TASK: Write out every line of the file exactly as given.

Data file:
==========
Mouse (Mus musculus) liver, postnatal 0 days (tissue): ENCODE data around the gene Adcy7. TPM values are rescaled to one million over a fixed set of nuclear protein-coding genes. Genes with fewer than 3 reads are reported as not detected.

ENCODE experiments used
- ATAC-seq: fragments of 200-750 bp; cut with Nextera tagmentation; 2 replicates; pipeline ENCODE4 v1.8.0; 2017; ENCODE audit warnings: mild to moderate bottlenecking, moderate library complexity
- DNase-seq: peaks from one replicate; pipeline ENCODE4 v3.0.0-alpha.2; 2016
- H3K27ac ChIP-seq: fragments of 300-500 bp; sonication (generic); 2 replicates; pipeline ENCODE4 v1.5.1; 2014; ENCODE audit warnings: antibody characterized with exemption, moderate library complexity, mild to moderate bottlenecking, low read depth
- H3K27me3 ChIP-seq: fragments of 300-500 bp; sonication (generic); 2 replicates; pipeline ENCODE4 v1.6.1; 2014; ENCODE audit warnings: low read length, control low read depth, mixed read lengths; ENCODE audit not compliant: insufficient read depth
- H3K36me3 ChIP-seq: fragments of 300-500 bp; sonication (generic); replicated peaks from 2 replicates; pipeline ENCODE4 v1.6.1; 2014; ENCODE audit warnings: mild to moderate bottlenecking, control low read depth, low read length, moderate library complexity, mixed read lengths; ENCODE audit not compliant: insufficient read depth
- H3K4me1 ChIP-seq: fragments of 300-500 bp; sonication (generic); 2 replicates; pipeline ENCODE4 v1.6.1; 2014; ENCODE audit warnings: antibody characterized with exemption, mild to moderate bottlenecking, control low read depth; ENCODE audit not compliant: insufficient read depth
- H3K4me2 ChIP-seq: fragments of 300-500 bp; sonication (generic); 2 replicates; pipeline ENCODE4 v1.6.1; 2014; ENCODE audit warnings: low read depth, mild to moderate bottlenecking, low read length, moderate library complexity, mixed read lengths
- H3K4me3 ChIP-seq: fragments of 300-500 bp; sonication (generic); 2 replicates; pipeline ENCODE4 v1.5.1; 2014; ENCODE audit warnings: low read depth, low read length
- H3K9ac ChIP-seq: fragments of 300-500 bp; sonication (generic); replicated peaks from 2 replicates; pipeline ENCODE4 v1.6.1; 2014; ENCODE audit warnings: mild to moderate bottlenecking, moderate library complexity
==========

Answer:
Mouse (Mus musculus) liver, postnatal 0 days (tissue): ENCODE data around the gene Adcy7. TPM values are rescaled to one million over a fixed set of nuclear protein-coding genes. Genes with fewer than 3 reads are reported as not detected.

ENCODE experiments used
- ATAC-seq: fragments of 200-750 bp; cut with Nextera tagmentation; 2 replicates; pipeline ENCODE4 v1.8.0; 2017; ENCODE audit warnings: mild to moderate bottlenecking, moderate library complexity
- DNase-seq: peaks from one replicate; pipeline ENCODE4 v3.0.0-alpha.2; 2016
- H3K27ac ChIP-seq: fragments of 300-500 bp; sonication (generic); 2 replicates; pipeline ENCODE4 v1.5.1; 2014; ENCODE audit warnings: antibody characterized with exemption, moderate library complexity, mild to moderate bottlenecking, low read depth
- H3K27me3 ChIP-seq: fragments of 300-500 bp; sonication (generic); 2 replicates; pipeline ENCODE4 v1.6.1; 2014; ENCODE audit warnings: low read length, control low read depth, mixed read lengths; ENCODE audit not compliant: insufficient read depth
- H3K36me3 ChIP-seq: fragments of 300-500 bp; sonication (generic); replicated peaks from 2 replicates; pipeline ENCODE4 v1.6.1; 2014; ENCODE audit warnings: mild to moderate bottlenecking, control low read depth, low read length, moderate library complexity, mixed read lengths; ENCODE audit not compliant: insufficient read depth
- H3K4me1 ChIP-seq: fragments of 300-500 bp; sonication (generic); 2 replicates; pipeline ENCODE4 v1.6.1; 2014; ENCODE audit warnings: antibody characterized with exemption, mild to moderate bottlenecking, control low read depth; ENCODE audit not compliant: insufficient read depth
- H3K4me2 ChIP-seq: fragments of 300-500 bp; sonication (generic); 2 replicates; pipeline ENCODE4 v1.6.1; 2014; ENCODE audit warnings: low read depth, mild to moderate bottlenecking, low read length, moderate library complexity, mixed read lengths
- H3K4me3 ChIP-seq: fragments of 300-500 bp; sonication (generic); 2 replicates; pipeline ENCODE4 v1.5.1; 2014; ENCODE audit warnings: low read depth, low read length
- H3K9ac ChIP-seq: fragments of 300-500 bp; sonication (generic); replicated peaks from 2 replicates; pipeline ENCODE4 v1.6.1; 2014; ENCODE audit warnings: mild to moderate bottlenecking, moderate library complexity